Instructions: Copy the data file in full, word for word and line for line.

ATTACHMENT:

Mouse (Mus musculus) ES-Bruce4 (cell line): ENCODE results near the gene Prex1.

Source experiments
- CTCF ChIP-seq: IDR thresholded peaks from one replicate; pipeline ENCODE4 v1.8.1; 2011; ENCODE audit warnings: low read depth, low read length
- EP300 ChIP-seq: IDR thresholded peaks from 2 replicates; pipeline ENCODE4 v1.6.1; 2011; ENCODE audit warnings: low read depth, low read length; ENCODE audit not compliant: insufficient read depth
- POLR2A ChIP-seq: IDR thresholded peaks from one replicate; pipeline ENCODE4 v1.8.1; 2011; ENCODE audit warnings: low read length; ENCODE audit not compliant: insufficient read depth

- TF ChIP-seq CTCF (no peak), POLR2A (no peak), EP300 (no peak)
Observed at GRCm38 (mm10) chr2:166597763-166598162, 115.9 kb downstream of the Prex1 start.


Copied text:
Mouse (Mus musculus) ES-Bruce4 (cell line): ENCODE results near the gene Prex1.

Source experiments
- CTCF ChIP-seq: IDR thresholded peaks from one replicate; pipeline ENCODE4 v1.8.1; 2011; ENCODE audit warnings: low read depth, low read length
- EP300 ChIP-seq: IDR thresholded peaks from 2 replicates; pipeline ENCODE4 v1.6.1; 2011; ENCODE audit warnings: low read depth, low read length; ENCODE audit not compliant: insufficient read depth
- POLR2A ChIP-seq: IDR thresholded peaks from one replicate; pipeline ENCODE4 v1.8.1; 2011; ENCODE audit warnings: low read length; ENCODE audit not compliant: insufficient read depth

- TF ChIP-seq CTCF (no peak), POLR2A (no peak), EP300 (no peak)
Observed at GRCm38 (mm10) chr2:166597763-166598162, 115.9 kb downstream of the Prex1 start.